Has pandemic changed how we travel?

Are we seeing fundamental changes in how and for what purposes we travel in a post-pandemic world, asks John Siraut

John Siraut
16 December 2021
Figure 2: Proportion of trips by mode: 2020 compared to 2019
Source: 2020 National Travel Survey
Figure 2: Proportion of trips by mode: 2020 compared to 2019 Source: 2020 National Travel Survey
Figure 3: Proportionate changes in women’s trips compared to men’s: 2020 compared to 2019 Source: 2020 National Travel Survey
Figure 3: Proportionate changes in women’s trips compared to men’s: 2020 compared to 2019 Source: 2020 National Travel Survey

 

The latest National Travel Survey (NTS) for England sheds some light on how our travel patterns have been impacted by the pandemic. Comparing the 2020 NTS results with those of 2019 provides an insight into how our lives have changed. 

Figure 1 shows that, overall, we made 22% fewer trips in 2020 compared with 2019, but there were considerable variations in changes by journey purpose. Not surprisingly, entertainment trips fell most, down by 61%, followed by visiting friends outside the home and business trips, both down by around a half. 

Visiting friends at home fell least, down 21%, along with education escort and shopping trips down by 22%, while commuting trips fell by 35%. However, we rediscovered going out locally, with day trips up by 44% and going for a walk up 87%. 

Because we reduced our travelling overall, the actual number of walking trips fell slightly, as shown in Figure 2, down by 5%. But cycling trips were up by a quarter. Trips by all other modes were down, with bus use in London down the most, by almost two-thirds. It is notable that there is a lack of consistency between the many transport data sets during the pandemic, with the DfT’s weekly statistics reporting rail use falling far more than bus use. However, it is clear public transport trips were far more impacted than trips by car.

The number of trips made by different age groups shows some unexpected findings. The number of trips made by each ten year age group over the age of 30 fell by around 20%. Trips made by younger age groups fell more, with those made by 17-20 year-olds down by more than a third, suggesting it was the younger generations that were most impacted economically and socially by the pandemic.

The pandemic also impacted travel patterns differently depending on gender. Figure 3 shows how trips made by women changed in relation to those by men. A positive percentage indicates how trips by women either increased more or decreased less than those by men and a negative number the opposite situation. Small variations in behaviour between genders are not shown which is why commuting trips are not included.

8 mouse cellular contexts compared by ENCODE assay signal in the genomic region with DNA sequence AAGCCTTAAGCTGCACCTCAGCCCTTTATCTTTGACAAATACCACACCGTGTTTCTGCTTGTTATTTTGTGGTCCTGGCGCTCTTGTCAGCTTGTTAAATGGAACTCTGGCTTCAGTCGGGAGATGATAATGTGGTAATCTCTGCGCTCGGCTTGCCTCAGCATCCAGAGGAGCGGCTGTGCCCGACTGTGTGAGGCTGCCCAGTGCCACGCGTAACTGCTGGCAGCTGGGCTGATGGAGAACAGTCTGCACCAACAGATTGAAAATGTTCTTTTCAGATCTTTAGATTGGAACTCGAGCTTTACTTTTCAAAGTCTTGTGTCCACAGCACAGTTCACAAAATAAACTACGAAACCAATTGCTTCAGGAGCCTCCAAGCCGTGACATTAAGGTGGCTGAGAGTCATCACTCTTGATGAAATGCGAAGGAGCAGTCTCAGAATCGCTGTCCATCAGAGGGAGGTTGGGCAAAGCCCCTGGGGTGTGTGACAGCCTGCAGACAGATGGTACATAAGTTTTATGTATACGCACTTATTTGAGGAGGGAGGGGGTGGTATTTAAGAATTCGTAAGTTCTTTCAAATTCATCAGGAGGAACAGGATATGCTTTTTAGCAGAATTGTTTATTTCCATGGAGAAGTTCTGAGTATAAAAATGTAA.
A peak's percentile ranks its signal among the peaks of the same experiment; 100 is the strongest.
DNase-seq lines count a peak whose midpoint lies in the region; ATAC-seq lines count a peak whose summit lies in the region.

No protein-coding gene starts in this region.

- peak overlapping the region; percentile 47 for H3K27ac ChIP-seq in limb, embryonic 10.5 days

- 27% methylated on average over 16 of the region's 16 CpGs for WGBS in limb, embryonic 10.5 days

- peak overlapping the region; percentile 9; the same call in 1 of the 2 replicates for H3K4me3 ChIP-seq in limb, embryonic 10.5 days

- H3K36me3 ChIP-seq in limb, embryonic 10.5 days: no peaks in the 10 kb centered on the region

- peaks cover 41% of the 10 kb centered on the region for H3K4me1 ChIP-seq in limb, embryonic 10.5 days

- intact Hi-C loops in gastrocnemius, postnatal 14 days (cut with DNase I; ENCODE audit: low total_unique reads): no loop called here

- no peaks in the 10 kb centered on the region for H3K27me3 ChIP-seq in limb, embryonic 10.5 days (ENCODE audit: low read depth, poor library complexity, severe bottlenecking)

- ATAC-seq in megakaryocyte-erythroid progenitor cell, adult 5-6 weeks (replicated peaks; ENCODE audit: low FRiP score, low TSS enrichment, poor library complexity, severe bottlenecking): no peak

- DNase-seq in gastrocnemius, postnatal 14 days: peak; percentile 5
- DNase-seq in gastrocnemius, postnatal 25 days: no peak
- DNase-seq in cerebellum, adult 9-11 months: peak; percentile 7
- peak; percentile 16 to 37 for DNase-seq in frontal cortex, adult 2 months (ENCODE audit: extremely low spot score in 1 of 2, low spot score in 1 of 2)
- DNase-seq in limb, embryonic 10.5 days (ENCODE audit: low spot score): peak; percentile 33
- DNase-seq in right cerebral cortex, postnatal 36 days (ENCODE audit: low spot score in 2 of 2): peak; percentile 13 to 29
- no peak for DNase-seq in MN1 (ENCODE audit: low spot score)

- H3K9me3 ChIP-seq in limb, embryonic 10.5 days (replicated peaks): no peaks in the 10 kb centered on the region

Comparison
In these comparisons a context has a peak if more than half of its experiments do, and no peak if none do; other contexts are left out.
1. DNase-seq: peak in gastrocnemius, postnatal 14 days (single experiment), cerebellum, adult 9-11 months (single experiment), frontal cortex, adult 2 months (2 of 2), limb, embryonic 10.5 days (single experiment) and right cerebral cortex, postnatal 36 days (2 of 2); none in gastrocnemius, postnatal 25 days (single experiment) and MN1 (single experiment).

After commuting, shopping is the most common journey purpose where there is relatively little difference in behaviours by age or gender. Next comes visiting friends and there are notable differences among older age groups. Women in their 60s did not reduce their number of trips as much as men but those in their 70s reduced them by much more. 

Escort trips saw a more interesting change. Women in most age groups reduced their trips for escort purposes by far more than men. This may reflect a higher proportion of escort trips being made by men during the pandemic due to changes in working patterns and greater levels of working from home. Women reduced their leisure trips less than men while there were significant differences in relation to business trips between genders and ages.

What is apparent, however, is that there are no clear patterns in the changes of trip patterns between men and women and between age groups, or obvious explanations for any differences. 

It will be interesting to see whether the travel patterns of the pandemic are one-offs or whether it has led to fundamental changes in how and for what purposes we travel in a post pandemic world.

John Siraut is director of economics at Jacobs 

Email: john.siraut@jacobs.com

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John Siraut

John Siraut

John Siraut

Economist specialising in the wider economic and social impacts of transport. Worked on Crossrail, Heathrow, London Gateway Port, light rail and tram schemes, buses, roads and parking. Also undertake economic research into areas such as housing, retail, street markets and regeneration generally. Chair of governors at an inner-city London school and a member of the Institute of Economic Development London executive. Specialties: Transport economics, economic development, economic research

 



 

 
 
 

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